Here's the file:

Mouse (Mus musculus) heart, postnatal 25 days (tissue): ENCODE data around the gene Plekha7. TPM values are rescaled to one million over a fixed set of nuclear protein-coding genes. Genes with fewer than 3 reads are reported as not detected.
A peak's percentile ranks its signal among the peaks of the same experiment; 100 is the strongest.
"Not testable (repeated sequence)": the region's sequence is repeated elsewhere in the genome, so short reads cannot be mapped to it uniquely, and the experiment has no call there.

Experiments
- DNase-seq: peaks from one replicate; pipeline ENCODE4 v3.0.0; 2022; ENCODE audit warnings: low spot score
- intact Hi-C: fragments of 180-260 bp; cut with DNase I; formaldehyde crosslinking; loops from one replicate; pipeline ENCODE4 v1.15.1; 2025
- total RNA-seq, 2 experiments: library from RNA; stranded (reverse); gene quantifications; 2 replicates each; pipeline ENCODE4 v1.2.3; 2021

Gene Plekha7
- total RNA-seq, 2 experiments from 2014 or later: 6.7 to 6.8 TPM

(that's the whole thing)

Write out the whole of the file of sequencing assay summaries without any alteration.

Mouse (Mus musculus) heart, postnatal 25 days (tissue): ENCODE data around the gene Plekha7. TPM values are rescaled to one million over a fixed set of nuclear protein-coding genes. Genes with fewer than 3 reads are reported as not detected.
A peak's percentile ranks its signal among the peaks of the same experiment; 100 is the strongest.
"Not testable (repeated sequence)": the region's sequence is repeated elsewhere in the genome, so short reads cannot be mapped to it uniquely, and the experiment has no call there.

Experiments
- DNase-seq: peaks from one replicate; pipeline ENCODE4 v3.0.0; 2022; ENCODE audit warnings: low spot score
- intact Hi-C: fragments of 180-260 bp; cut with DNase I; formaldehyde crosslinking; loops from one replicate; pipeline ENCODE4 v1.15.1; 2025
- total RNA-seq, 2 experiments: library from RNA; stranded (reverse); gene quantifications; 2 replicates each; pipeline ENCODE4 v1.2.3; 2021

Gene Plekha7
- total RNA-seq, 2 experiments from 2014 or later: 6.7 to 6.8 TPM